(A) Bioanalyzer (Agilent) electropherogram showing the fragment length distribution of linker-amplified mock viral community DNA produced from 20 ng template DNA sheared to ∼8kbp. Amplicon length peaked at ∼5.4 Kbp, demonstrating PCR preference for amplification of shorter DNA fragments; (B) Read length distribution of VirION mock viral community amplicons (as shown in ‘A’; red dashed lines indicate approximate length of sheared template DNA); mean average read length was ∼4 kbp, likely due to preferential sequencing of shorter DNA fragments.

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Evaluation of error correction of long-read assemblies using short read data

Impact of using short read sequencing to error correct overlap layout consensus-derived contigs with Pilon shows that approximate limits of the number of insertions and deletions that can be fixed is reached at ∼9 Gbp of short read data (median coverage of ∼70). Analysis was performed against the full contig set from Overlap layout consensus assembly of VirION reads from the Western English Channel ( n = 1,500).

DOI: 10.7717/peerj.6800/supp-8

Difference and 95% CI of median predicted protein length of different assembly types to evaluate the impact of sequencing error and error correction of VirION reads with short-read data

Median predicted protein length of 1,000 randomly selected proteins were calculated and compared to a similar treatment of proteins from a RefSeq v.8.4 Caudovirales database to measure effect size. This process was bootstrapped 1,000 times to provide 95% confidence intervals. The distributions on the graph represent distributions of differences in medians (Cumming, 2014) . The median effect size (bold number) and the 95% CI boundaries (black line under each distribution, and numbers in brackets) are shown.

DOI: 10.7717/peerj.6800/supp-9

Statistical significance of effects of assembly type on genomic island length and density

Effect size and bootstrapped median 95% CI intervals for impact of different assembly types on (A) genomic island length and (B) genomic island density (kbp of genomic island per kbp of genome). Values in boxes represent the median difference between 1,000 bootstrapped medians (95% CI). Green boxes represent significant ( p < 0.05) differences calculated with a Wilcoxon Rank Sum test.

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Evaluation of genome-wide nucleotide diversity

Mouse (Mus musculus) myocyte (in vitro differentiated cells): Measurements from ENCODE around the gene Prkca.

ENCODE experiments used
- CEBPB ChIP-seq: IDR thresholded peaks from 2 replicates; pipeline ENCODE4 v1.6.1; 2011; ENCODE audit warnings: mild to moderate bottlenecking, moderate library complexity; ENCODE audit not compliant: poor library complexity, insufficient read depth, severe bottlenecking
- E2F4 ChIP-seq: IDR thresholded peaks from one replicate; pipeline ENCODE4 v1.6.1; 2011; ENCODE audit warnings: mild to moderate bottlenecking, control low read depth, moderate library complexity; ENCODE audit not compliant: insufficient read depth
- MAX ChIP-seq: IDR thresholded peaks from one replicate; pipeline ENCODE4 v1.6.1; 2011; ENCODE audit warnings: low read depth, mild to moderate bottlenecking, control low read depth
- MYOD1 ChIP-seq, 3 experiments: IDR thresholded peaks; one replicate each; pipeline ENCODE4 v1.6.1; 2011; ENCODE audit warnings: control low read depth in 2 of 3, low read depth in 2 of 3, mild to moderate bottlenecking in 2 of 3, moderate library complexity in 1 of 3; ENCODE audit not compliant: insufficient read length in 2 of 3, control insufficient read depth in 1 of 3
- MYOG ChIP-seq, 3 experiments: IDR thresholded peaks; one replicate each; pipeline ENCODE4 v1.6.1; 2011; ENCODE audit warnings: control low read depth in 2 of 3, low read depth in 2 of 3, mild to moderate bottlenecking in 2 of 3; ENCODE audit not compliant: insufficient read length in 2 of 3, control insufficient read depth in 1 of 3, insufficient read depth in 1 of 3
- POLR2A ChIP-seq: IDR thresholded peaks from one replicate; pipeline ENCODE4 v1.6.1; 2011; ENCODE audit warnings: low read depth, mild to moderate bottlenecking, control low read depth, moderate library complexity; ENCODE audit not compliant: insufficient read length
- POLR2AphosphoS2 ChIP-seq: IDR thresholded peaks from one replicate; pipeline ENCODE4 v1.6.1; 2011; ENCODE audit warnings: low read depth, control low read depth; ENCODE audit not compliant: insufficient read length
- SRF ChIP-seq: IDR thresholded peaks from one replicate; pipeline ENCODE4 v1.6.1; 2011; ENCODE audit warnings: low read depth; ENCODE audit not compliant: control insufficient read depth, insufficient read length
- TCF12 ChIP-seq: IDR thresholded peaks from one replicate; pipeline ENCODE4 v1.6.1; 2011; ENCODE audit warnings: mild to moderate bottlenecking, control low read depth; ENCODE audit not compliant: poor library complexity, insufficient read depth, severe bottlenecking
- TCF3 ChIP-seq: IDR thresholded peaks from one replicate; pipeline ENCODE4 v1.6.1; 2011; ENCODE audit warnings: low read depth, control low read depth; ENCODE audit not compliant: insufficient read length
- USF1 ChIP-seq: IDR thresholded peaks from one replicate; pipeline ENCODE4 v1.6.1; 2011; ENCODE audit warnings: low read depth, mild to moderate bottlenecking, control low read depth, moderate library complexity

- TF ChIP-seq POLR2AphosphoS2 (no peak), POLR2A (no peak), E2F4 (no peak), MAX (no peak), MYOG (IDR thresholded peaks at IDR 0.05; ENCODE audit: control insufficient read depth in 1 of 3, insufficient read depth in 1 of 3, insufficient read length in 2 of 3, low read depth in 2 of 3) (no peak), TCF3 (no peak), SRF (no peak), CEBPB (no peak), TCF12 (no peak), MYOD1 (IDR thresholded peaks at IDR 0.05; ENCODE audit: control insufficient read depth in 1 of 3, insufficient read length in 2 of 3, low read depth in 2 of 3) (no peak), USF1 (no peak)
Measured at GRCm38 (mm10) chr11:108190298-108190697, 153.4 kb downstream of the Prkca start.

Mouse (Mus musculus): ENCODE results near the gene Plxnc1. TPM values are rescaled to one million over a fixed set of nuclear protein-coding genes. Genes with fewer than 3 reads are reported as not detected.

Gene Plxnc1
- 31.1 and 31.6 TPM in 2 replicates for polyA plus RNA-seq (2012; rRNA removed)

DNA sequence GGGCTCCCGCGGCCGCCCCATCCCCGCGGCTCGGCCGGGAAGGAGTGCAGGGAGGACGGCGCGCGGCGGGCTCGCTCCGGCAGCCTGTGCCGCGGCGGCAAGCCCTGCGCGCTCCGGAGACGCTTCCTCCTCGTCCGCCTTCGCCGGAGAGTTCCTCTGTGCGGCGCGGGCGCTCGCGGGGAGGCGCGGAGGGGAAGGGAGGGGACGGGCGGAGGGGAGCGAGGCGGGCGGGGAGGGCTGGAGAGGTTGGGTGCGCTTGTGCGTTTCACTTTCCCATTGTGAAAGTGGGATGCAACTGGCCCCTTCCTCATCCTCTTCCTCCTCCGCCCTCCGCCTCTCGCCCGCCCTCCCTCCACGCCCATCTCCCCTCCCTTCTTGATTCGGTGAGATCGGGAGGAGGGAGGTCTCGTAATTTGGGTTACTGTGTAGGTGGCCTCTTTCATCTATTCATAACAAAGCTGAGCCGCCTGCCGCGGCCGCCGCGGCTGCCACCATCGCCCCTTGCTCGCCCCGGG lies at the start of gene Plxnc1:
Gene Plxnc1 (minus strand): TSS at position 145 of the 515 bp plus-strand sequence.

The data point for long-read assembled contig tig404 (described in the main text) is highlighted; this virus belongs in the same viral cluster as pelagiphage HTVC010P, an abundant phage that fails to assemble in metagenomic datasets, potentially due to high microdiversity.

DOI: 10.7717/peerj.6800/supp-11

Alignment of the genome of HTVC010P with tig404 assembled using the VirION pipeline

Genomes were 89% identical at nucleotide in shared regions and both shared a conserved genomic island (green) bounded by structural proteins. Genome alignments were produced by Mauve (Darling et al., 2004) within the Geneious software (Kearse et al., 2012).

DOI: 10.7717/peerj.6800/supp-12

Top 50 most abundant viral contigs in a Western English Channel virome

Estimated relative abundances (number of recruited reads from the short-read dataset) of the Western English Channel viral contigs were calculated by competitive recruitment of short reads back to viral contigs derived from the VirION bioinformatics pipeline using FastViromeExplorer (Tithi et al., 2018). 60% of the top 50 most abundant viruses are detected only in the error-corrected overlap layout consensus assemblies.

DOI: 10.7717/peerj.6800/supp-13

The longest complete viral genome from our study was 316 kbp in length

H_NODE_6 was the longest recovered virus captured by scaffolding of a De Bruijn Graph assembly using VirION reads (red). Alignment of short read only contigs (blue) against the complete genome show the full length is only captured by the scaffolding approach, whereas the short-read approach results in a breakage at ∼205 kbp (grey box). Coverage and Shannon Entropy are both shown as median values of a 200 bp sliding window, with 100 bp overlap.

DOI: 10.7717/peerj.6800/supp-14